Claude Brown, Partner at Reed Smith, outlines why good governance serves as the glue that binds a cohesive ESG strategy together.
It is a truth, universally acknowledged, that the last item on a list receives the least attention. It may be because it is in the “too difficult” category but rarely is it because it is the least important. As so it is with ESG. Given the importance of climate change and the need to nurture the natural environment, it easy to see why it leads the three virtues. Social is a natural follow on but to leave governance until last risks belittling its importance. Governance is the key to an effective ESG strategy within any organisation and a key consideration in any investment assessment.
What does ‘good’ look like now?
It is important to understand what governance means in the context of ESG. Generally, it is commonly understood to mean how a company regulates itself internally and implicitly means good governance. Yet it goes beyond virtuous corporate hierarchies and protocols. Today, it is also taken to encompass an enterprise’s policies towards critical issues, such as the way employees are treated both by management and each other; employment policies addressing gender, sexual and racial equity, physical and mental health and well-being; as well as the established principles such as health and safety, meritocratic advancement, and equitable and non-discriminatory complaints procedures. Employees like working in organisations that respect them and treat them well. Good internal governance practices reflect that desire and the leadership’s responsibility to develop and promote the right environment internally.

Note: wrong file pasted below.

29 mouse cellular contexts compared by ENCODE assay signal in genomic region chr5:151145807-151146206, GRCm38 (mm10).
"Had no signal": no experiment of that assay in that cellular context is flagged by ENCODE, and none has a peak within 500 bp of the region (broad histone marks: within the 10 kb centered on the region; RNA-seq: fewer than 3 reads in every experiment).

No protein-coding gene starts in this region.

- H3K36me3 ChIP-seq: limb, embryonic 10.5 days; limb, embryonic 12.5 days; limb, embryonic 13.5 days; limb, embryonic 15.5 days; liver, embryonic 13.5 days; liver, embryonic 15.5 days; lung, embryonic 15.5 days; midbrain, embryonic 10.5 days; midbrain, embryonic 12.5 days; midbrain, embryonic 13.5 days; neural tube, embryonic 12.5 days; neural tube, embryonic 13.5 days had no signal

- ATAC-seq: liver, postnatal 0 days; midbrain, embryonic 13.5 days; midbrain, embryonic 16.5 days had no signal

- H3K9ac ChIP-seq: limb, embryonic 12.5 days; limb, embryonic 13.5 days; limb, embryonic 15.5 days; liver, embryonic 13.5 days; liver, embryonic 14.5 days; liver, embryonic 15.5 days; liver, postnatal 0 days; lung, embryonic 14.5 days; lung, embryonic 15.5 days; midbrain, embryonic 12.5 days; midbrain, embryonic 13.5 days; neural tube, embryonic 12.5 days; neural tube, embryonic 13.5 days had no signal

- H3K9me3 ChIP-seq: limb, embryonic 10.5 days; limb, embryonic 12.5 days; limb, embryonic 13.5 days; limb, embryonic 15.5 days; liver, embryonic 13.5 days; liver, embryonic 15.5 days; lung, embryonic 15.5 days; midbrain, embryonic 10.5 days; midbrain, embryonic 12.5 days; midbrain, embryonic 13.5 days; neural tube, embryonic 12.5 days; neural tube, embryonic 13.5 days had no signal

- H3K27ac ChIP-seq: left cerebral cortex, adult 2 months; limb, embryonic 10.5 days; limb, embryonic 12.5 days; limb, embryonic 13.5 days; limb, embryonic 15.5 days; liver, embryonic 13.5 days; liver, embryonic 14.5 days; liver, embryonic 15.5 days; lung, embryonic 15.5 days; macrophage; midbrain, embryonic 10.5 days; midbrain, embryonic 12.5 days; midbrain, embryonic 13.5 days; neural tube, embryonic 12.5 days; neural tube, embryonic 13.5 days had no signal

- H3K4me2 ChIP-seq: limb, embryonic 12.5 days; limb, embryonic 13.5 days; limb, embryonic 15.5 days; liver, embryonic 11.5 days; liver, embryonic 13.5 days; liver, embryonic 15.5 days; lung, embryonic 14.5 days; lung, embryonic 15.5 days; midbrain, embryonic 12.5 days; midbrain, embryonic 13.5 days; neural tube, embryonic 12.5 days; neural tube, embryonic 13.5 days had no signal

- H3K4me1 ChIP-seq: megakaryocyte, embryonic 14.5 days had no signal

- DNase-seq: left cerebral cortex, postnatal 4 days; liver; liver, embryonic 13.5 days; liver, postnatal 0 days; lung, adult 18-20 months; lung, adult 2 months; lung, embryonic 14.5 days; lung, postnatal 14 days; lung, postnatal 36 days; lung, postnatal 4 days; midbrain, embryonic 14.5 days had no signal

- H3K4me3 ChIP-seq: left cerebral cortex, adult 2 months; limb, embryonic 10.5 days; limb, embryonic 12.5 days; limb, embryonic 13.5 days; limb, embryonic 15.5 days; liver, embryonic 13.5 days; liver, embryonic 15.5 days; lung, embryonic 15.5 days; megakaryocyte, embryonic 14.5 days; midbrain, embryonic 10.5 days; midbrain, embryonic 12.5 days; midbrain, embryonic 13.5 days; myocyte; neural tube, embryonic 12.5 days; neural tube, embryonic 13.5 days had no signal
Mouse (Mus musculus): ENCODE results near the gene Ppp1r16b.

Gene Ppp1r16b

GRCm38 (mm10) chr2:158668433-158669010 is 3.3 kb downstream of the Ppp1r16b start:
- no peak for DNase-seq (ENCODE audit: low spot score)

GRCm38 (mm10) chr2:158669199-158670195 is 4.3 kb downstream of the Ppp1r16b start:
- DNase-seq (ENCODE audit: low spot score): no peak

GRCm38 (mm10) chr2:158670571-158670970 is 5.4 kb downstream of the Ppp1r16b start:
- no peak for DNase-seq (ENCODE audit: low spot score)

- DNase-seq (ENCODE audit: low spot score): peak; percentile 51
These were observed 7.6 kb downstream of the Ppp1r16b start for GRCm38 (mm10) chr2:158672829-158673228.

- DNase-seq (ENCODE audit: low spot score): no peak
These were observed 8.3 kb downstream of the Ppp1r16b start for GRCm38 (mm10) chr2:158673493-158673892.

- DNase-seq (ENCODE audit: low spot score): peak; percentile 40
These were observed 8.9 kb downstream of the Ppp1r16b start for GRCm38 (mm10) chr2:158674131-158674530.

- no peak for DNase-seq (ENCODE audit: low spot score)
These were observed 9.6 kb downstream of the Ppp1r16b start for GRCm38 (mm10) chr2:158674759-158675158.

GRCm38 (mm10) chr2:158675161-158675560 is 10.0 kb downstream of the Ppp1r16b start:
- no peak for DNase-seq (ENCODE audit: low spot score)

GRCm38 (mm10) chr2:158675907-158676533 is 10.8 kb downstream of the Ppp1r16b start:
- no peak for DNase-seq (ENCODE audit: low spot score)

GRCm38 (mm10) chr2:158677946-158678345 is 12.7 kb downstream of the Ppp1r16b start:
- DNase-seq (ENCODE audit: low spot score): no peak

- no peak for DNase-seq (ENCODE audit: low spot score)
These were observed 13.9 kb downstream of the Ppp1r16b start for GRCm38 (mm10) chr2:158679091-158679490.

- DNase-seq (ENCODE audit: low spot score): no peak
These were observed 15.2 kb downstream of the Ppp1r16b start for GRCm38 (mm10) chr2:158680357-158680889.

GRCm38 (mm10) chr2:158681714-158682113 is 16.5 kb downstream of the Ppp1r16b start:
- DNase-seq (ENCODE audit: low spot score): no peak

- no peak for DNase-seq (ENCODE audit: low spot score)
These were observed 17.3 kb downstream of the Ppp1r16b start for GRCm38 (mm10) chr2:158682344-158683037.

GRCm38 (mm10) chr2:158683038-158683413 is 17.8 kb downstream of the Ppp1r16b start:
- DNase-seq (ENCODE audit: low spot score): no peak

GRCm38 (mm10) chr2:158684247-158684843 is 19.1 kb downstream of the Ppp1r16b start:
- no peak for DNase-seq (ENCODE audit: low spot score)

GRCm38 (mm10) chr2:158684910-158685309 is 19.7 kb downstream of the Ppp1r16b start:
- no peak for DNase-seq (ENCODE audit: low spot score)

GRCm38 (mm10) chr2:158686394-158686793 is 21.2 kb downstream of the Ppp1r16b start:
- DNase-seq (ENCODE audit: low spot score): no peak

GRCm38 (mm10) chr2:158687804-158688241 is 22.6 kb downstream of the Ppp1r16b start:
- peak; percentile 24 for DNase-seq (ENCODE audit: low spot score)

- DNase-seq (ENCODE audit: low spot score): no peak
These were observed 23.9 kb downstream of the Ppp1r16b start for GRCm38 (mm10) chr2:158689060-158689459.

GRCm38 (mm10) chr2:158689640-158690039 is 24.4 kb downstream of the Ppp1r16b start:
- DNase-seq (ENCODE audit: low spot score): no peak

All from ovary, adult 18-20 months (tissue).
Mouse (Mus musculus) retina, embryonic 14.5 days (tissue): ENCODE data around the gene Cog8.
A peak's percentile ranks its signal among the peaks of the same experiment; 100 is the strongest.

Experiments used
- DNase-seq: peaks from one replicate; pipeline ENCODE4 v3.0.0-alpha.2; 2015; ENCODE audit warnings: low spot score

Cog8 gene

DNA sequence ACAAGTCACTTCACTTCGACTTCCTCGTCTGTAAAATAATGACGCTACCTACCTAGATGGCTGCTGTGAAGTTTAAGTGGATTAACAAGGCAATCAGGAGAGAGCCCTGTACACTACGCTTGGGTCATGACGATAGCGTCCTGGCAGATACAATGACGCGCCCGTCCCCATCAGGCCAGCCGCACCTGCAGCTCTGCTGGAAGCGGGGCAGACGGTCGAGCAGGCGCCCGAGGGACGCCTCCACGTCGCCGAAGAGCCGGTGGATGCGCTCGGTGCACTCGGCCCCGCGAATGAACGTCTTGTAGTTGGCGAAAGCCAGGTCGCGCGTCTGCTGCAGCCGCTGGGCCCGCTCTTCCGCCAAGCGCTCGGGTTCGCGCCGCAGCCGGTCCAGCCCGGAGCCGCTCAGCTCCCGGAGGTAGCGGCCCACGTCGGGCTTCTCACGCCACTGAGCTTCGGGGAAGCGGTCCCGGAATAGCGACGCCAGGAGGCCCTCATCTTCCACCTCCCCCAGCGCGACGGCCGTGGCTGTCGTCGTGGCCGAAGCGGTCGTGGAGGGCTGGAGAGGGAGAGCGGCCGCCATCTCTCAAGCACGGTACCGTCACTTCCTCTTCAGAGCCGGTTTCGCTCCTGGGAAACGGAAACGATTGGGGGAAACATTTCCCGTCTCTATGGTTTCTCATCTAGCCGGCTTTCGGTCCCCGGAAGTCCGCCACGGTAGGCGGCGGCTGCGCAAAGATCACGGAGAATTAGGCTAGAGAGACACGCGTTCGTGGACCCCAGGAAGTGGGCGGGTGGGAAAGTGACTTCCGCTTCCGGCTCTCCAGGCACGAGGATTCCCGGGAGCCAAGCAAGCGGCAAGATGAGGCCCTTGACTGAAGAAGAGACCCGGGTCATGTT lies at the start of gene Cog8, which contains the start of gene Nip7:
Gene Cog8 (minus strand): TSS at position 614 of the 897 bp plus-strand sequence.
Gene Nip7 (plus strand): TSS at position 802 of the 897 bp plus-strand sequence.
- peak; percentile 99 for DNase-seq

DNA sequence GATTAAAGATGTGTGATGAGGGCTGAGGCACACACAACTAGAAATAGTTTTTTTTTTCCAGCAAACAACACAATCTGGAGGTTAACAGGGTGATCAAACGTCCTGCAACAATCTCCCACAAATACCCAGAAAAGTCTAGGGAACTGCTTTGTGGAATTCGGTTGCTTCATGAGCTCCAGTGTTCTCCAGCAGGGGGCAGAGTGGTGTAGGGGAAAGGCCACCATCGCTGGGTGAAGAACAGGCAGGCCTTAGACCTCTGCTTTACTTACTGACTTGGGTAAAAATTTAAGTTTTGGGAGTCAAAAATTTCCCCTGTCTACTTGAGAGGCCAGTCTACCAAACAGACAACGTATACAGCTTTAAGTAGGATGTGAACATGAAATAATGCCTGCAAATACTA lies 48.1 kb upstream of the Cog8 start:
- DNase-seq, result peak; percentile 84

Governing from the top down
Yet with the growth of ESG on the corporate agenda, there is another, newer aspect to governance; that of an organisation’s governance of its approach to ESG. Increasingly, good governance is measured by what an enterprise does internally in respect of its ESG strategy. Just as employees want to work in a welcoming, nurturing environment, so too they increasingly want to feel pride and satisfaction in their workplace. Responding to these aspirations requires a governance policy that seeks to integrate good internal governance in relation to the workforce with a responsible approach to the environment and engaging with social issues; in short, an integrated and comprehensive governance policy for ESG. This makes sense in that those who are responsible for devising the policy (usually the board or its equivalent) are best placed to implement and supervise it. It also makes sense from a management and coordinative perspective, especially in the context of balancing the various aspects of the E, the S and the G.
Critics of this top-down approach counter that the most effective ESG strategies come from the bottom up, harnessing the enthusiasm of employees and middle managers to do good works. Whilst engaging and empowering personnel at all levels, there is a latent risk that, without an overarching strategy, individual internal initiatives within the organisation can be duplicative, conflicting or produce unintended consequences, for example promoting laudable environmental goals but causing unforeseen and unintended social consequences. A governance policy, devised and implemented at the top of the organisation should seek to avoid this. It also has the merit of leadership by pace and standard setting showing the internal stakeholders that the organisation is committed to its ESG strategy at the highest level.
The bigger picture